Pastoral Care in Unexpected Places: Queer Eye

 

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Photo by Harry Quan on Unsplash

Here we go.  Article 1 of Pastoral Care in Unexpected Places.  Queer Eye.  Are you excited?  You should be.  Go ahead.  Get excited!

One of the reasons I wanted to do this is not only to call out and celebrate the moments in which pastoral care is practiced but to also show you that even if you aren’t a pastor, you can be pastoral to those around you.

Let’s review what my current and somewhat clunky definition of pastoral care.

The holistic ministry of someone that meets a person where they are in order to walk with them through life, encouraging and prodding along the way when needed.

Several friends had been raving about it and I eventually started watching it last year.  And I’m so glad I did!  The Fab 5 don’t know it, but they’re pastoral.  Maybe not in the religious sense since most church bodies do not fully welcome the LGBTQ+ population, but they’re still pastoral.

If you’ve never seen the show, the premise is that someone nominates a man (there was only one exception in the two seasons so far) and the Fab 5 (the Queer Eye guys) take a week to transform him in five areas:

  • Antoni Porowski – food and wine expert
  • Tan France – fashion expert
  • Karamo Brown – culture and lifestyle expert
  • Bobby Berk – design expert
  • Jonathan Van Ness – grooming expert

The transformation in each of these areas is always dramatic, often producing tear-filled and/or speechless reactions.  But it’s not just an external transformation that happens.  There is something happens inside a person. A switch is flipped.

Behavioral scientists tell you that your thoughts influence your actions.  When someone is frustrated, scared, angry, or whatever, those emotions influence their thoughts, which control their actions.  In each Queer Eye episode, there is usually something lurking deep within the person that is preventing them from moving forward.  Something holding them back.

Enter the Fab 5.  Enter pastoral care.

Here’s how I think the Fab 5 practice pastoral care.

  1. They accept people where they are.  No one, not a single person, is hopeless.  If you’ve ever been in a situation where you feel like you are too far gone to be helped, you know how powerful it is when someone comes alongside you and gives you a word of hope.  Maybe it takes several encounters with these words of hope before you start believing them, but eventually a light sparks.  And it’s that light that makes you want to keep going.
  2. They accept people where they are, BUT they love them enough to not let them stay there.  Let’s face it.  We all need a swift kick in the booty sometimes.  Someone to come along and tell us we’ve got things we need to work on.  In fact, there are lots of times that someone on the outside can see things that need work even when we can’t.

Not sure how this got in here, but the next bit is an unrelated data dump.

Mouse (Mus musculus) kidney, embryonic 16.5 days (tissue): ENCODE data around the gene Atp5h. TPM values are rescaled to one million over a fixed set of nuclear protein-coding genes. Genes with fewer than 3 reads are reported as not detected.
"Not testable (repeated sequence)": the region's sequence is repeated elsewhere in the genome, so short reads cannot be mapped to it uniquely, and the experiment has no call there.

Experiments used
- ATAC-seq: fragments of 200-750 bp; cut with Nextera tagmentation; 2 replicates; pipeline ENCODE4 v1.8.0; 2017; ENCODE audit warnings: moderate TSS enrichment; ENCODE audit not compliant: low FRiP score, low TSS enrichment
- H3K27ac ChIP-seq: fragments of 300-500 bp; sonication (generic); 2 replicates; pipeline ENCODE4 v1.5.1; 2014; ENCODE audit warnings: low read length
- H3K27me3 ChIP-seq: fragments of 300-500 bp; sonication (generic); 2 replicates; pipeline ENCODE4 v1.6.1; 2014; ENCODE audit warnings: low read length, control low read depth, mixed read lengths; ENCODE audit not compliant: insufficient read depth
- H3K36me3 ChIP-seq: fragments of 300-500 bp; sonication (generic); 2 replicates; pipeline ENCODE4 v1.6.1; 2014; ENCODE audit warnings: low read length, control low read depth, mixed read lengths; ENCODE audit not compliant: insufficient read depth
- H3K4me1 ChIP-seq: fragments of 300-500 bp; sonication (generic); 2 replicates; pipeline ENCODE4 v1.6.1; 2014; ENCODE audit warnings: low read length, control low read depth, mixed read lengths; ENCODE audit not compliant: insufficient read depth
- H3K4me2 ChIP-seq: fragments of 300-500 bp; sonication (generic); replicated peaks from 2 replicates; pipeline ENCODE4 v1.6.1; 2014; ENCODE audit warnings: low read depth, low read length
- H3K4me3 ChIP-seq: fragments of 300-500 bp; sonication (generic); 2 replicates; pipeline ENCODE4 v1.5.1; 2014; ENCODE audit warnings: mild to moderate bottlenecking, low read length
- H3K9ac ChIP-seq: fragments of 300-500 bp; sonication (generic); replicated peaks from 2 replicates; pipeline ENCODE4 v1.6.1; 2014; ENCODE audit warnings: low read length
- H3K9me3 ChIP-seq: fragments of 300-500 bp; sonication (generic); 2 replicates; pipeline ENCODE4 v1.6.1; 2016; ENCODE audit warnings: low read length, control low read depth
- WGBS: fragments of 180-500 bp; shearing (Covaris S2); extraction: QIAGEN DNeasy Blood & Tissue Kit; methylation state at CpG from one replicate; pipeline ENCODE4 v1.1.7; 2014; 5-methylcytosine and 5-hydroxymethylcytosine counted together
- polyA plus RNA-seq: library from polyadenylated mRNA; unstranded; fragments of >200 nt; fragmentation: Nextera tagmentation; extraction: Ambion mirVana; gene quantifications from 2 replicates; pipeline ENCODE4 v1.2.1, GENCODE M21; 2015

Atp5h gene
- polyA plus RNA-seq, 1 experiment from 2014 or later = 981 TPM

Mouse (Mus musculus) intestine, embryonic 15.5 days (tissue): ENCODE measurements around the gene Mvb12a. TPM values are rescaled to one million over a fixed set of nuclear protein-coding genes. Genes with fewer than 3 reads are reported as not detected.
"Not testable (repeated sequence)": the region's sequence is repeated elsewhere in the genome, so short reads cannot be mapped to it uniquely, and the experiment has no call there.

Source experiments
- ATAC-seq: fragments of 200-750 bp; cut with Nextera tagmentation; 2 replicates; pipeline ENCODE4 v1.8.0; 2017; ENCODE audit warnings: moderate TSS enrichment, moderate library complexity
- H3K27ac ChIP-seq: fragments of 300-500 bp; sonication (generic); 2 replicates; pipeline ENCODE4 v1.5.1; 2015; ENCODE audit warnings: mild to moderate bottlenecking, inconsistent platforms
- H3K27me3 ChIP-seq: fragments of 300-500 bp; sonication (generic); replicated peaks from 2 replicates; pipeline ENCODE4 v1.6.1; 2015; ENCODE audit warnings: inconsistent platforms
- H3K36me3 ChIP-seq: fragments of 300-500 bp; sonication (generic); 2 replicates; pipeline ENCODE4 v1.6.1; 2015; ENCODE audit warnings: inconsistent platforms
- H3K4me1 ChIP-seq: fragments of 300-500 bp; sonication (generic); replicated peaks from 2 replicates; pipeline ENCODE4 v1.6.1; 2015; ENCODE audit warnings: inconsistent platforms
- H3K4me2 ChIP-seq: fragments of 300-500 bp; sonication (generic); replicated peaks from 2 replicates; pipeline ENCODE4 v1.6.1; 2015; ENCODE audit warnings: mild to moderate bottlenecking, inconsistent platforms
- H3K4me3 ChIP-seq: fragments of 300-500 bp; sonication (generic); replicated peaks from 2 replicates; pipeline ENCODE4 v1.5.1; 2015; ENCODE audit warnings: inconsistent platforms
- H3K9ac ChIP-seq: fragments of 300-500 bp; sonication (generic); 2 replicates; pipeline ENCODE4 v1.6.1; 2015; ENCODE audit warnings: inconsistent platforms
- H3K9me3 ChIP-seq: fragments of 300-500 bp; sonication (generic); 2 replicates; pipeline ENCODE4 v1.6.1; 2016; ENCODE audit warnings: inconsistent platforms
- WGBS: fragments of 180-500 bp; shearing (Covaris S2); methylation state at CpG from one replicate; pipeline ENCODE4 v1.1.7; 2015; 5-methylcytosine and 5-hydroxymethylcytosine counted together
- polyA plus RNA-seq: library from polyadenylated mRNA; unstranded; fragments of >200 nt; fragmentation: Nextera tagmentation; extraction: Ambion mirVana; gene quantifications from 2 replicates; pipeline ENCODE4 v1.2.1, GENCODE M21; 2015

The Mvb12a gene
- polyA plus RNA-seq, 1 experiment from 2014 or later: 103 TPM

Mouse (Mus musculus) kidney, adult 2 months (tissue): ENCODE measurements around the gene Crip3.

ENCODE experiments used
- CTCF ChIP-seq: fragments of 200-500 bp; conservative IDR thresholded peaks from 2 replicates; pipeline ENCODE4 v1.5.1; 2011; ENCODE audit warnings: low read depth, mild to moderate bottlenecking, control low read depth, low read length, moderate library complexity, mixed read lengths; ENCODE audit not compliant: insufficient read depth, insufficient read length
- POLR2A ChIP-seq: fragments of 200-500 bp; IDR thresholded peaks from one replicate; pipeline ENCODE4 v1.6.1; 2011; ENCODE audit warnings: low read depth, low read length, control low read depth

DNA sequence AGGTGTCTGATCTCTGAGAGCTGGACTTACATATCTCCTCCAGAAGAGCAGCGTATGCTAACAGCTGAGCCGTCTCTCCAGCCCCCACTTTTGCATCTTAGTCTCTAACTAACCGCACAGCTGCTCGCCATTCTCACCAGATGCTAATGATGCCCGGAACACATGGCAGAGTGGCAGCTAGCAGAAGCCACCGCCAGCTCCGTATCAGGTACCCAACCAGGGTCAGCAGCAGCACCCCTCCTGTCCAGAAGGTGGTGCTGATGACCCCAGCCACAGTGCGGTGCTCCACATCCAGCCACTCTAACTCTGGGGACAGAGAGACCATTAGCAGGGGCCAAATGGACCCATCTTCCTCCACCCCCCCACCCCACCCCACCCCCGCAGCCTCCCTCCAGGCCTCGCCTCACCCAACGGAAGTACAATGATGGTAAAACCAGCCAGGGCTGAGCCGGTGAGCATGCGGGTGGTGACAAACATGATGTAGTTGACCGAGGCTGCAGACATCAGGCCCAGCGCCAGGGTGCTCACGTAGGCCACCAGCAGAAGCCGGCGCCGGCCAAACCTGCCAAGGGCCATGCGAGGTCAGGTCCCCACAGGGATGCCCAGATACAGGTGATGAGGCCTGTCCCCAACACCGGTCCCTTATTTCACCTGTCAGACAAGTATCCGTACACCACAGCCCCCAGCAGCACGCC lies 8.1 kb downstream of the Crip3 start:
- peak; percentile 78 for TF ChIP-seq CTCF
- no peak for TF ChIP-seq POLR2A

3. Even though they want to push someone to be better, never ever ever do they ask them to be someone they aren’t.  They would never tell me I need to be wearing more dresses.  Because they know that just isn’t who I am.  I’ve decided that they do this because they value people.  They understand that we are all different.  Unique.  There are no cookie cutter approaches in their flavor of pastoral care and I think that’s beautiful.
  4. No matter which episode you watch, you can tell that they’re rooting for the guy they’re helping.  There are hugs, smiles, laughter, cheers, and clapping.  Outside of family and close friends, it is rare to have someone in your life who wants you to succeed as much as the Fab 5 do.  I wish we could all put them in our pockets and carry them around for this kind of encouragement on demand.  The world would be a much better place.
  5. And the last thing I see is going to sound odd.  They are fun and playful.  You might be thinking this is an odd thing to mention when talking about pastoral care.  I think that’s because when we think of pastoral care, we think of hospital visits, funerals, counseling, you know, the serious stuff.  Don’t get me wrong.  You have to read the room and know when it’s appropriate to be fun and playful.  But in my experience, pastors don’t generally have a problem with being serious when it’s time to be serious.  But fun and playful?  I think we could all use a little more of that in our lives, actually.

So, what do you think?  Is this pastoral care?  If it is, doesn’t it make sense that we can all provide pastoral care by genuinely caring for people and rooting for them to succeed?

Stay tuned for the next installment of Pastoral Care in Unexpected Places.

 

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